Quote Originally Posted by HoGo View Post
    Thanks Carl. It's always interesting (at least forme) to hear how folks are treating forest in other countries. I was interested mainly because it was archery club - if they plant trees specifically for bow woods like hickory or osage orange or such.
    I split a fallen hickory log for bow staves and have them setting in a machine shed rafters to dry for a couple of years. We may try making some bows if we have time and ambition. The forester has said we do not need to plant the hickory because squirrels will bring in nuts and it will come on its own.

    I talked to the forester one time about planting a stand of Osage Orange and he made fun of me about it because they consider it an invasive species. There is a little around here but the natural range stops about a couple of hundred miles or so south of us. It is fairly common about 50 miles south due to being planted for hedge rows in the 1800s. The Amish and Mennonite communities in that area still harvest it for fence posts.

    We may start a stand sometime anyway and not tell him but probably not in the immediate future.

  32. #22
    Registered User sunburst's Avatar
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    Default Re: "The Tree"

    To contribute to thread drift...
    I made a set of hickory go-bars a few years ago and they are reaching the end of their fatigue life and starting to crack at their centers. Last year a large osage orange tree washed up against the bridge in my driveway over the creek, and if any of the 4 short logs that I salvaged yield suitable material I'll make a set of go-bars from it. Also hoping (but not too optimistically) that I might get a few guitar sets.
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  34. #23
    Adrian Minarovic
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    Default Re: "The Tree"

    Your place looks like a jungle. :-) Like it!
    Adrian

  35. #24

    Default Re: "The Tree"

    Just to add a little of my own experience with “The Tree” used on a small-bodied guitar with a spruce top. To begin with my bias: I had no special love for The Tree. I generally am not drawn to mahogany instruments, and unlike much of the guitar market out there, did not find the figure on The Tree particularly attractive. It struck me as gaudy. So … I played this instrument built by a top builder, and he had first described the wood to me as “cardboard-y”, very floppy with no particular tap tone.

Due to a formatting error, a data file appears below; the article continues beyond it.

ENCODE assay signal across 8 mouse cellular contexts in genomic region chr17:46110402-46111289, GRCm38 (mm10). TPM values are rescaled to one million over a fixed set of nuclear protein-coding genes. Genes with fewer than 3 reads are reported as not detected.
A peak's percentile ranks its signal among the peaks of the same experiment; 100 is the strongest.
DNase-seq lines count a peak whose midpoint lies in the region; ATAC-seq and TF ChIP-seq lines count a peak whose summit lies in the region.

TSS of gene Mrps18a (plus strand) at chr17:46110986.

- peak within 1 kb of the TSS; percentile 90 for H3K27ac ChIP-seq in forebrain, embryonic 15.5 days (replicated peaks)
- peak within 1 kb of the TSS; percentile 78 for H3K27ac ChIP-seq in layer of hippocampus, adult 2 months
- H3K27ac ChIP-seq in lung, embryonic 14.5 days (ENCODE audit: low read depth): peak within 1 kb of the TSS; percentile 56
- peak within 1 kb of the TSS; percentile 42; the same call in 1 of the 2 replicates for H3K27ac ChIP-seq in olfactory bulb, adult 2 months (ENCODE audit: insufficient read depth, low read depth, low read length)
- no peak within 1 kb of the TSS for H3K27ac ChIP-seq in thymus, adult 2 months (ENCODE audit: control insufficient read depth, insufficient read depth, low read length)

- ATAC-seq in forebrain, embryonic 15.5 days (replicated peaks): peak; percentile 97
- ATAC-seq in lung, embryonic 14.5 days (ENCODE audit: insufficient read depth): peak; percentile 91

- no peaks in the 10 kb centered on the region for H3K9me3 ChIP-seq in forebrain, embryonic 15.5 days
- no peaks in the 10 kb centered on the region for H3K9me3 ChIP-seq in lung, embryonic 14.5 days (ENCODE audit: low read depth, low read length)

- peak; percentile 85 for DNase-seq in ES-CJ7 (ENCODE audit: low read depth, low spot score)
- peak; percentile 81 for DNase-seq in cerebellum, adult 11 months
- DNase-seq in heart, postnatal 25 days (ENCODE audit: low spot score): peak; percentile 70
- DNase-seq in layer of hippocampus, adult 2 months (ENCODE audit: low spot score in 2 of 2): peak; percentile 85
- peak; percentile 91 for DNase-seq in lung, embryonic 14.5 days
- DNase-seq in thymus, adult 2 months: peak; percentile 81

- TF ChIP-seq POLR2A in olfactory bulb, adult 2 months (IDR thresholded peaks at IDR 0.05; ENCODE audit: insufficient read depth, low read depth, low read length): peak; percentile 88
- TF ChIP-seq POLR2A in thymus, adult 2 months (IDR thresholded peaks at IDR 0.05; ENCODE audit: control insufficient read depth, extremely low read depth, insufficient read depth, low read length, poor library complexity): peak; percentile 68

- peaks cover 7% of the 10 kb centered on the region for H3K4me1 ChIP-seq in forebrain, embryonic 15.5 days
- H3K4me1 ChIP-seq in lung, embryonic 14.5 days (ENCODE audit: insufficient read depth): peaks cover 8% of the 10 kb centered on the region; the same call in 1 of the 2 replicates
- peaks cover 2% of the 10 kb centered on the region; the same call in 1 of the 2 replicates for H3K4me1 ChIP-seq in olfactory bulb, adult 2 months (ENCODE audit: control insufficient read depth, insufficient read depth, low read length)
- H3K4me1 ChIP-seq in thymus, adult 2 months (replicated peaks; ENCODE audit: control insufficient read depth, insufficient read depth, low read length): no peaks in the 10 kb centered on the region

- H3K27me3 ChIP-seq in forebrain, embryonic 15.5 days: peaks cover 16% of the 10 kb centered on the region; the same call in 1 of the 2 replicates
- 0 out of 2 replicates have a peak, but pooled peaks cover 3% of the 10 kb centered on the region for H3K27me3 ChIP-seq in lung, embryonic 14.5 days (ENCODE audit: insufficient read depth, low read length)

But the guitar was incredible, with a remarkable energy and sustain almost like it was plugged in. One of the most unusual instruments I’ve ever played. The same builder had just sold another slightly larger guitar with the same wood and said if anything it sounded even better. Neither of us, especially me, was predisposed to like this stuff. But I was amazed at the sound.

    I’ve since played a Uke with The Tree wood on the back, and could hear some similarity. Also that video in the Smithsonian article of the guitar topped with The Tree has some of the same quality. So go figure (pun!). Putting aside the visual aspects, it is remarkable wood to hear.

  36. #25

    Default Re: "The Tree"

    John Hamlett wrote: “Last year a large osage orange tree washed up against the bridge in my driveway over the creek … Also hoping (but not too optimistically) that I might get a few guitar sets.”

    There’s been quite a bit of interest in Osage orange over in the guitar world. Supposedly “a bit chippy” so it requires very sharp tools to work, but according to one leading builder, its stiffness-to-weight ratio is so good it can be used as a “drop in” replacement for Brazilian rosewood. Good luck!